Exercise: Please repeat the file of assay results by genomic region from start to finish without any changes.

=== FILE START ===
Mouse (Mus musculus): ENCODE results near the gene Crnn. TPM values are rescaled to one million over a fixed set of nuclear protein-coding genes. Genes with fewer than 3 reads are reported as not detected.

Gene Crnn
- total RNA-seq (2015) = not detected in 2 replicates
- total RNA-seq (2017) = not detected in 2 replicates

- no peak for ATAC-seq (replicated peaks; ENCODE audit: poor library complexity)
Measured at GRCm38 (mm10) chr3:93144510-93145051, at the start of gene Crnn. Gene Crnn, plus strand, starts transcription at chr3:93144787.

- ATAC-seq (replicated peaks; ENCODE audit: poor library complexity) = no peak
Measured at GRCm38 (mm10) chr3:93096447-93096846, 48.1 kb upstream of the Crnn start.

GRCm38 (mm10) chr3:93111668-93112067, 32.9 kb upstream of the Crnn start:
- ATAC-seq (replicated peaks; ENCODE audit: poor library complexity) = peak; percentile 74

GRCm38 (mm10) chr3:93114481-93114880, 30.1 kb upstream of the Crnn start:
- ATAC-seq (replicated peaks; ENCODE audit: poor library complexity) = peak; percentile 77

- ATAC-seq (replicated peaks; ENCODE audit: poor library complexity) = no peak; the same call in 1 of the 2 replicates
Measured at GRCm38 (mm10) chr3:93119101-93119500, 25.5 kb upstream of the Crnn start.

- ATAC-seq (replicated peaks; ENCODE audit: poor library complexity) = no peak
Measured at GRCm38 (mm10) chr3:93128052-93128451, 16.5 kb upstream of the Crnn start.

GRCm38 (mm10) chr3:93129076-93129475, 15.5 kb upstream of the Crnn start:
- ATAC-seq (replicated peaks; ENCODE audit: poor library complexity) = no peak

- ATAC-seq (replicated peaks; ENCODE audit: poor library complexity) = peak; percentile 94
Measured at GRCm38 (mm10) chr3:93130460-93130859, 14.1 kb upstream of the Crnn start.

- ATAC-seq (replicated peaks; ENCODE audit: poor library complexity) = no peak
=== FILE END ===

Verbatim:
Mouse (Mus musculus): ENCODE results near the gene Crnn. TPM values are rescaled to one million over a fixed set of nuclear protein-coding genes. Genes with fewer than 3 reads are reported as not detected.

Gene Crnn
- total RNA-seq (2015) = not detected in 2 replicates
- total RNA-seq (2017) = not detected in 2 replicates

- no peak for ATAC-seq (replicated peaks; ENCODE audit: poor library complexity)
Measured at GRCm38 (mm10) chr3:93144510-93145051, at the start of gene Crnn. Gene Crnn, plus strand, starts transcription at chr3:93144787.

- ATAC-seq (replicated peaks; ENCODE audit: poor library complexity) = no peak
Measured at GRCm38 (mm10) chr3:93096447-93096846, 48.1 kb upstream of the Crnn start.

GRCm38 (mm10) chr3:93111668-93112067, 32.9 kb upstream of the Crnn start:
- ATAC-seq (replicated peaks; ENCODE audit: poor library complexity) = peak; percentile 74

GRCm38 (mm10) chr3:93114481-93114880, 30.1 kb upstream of the Crnn start:
- ATAC-seq (replicated peaks; ENCODE audit: poor library complexity) = peak; percentile 77

- ATAC-seq (replicated peaks; ENCODE audit: poor library complexity) = no peak; the same call in 1 of the 2 replicates
Measured at GRCm38 (mm10) chr3:93119101-93119500, 25.5 kb upstream of the Crnn start.

- ATAC-seq (replicated peaks; ENCODE audit: poor library complexity) = no peak
Measured at GRCm38 (mm10) chr3:93128052-93128451, 16.5 kb upstream of the Crnn start.

GRCm38 (mm10) chr3:93129076-93129475, 15.5 kb upstream of the Crnn start:
- ATAC-seq (replicated peaks; ENCODE audit: poor library complexity) = no peak

- ATAC-seq (replicated peaks; ENCODE audit: poor library complexity) = peak; percentile 94
Measured at GRCm38 (mm10) chr3:93130460-93130859, 14.1 kb upstream of the Crnn start.

- ATAC-seq (replicated peaks; ENCODE audit: poor library complexity) = no peak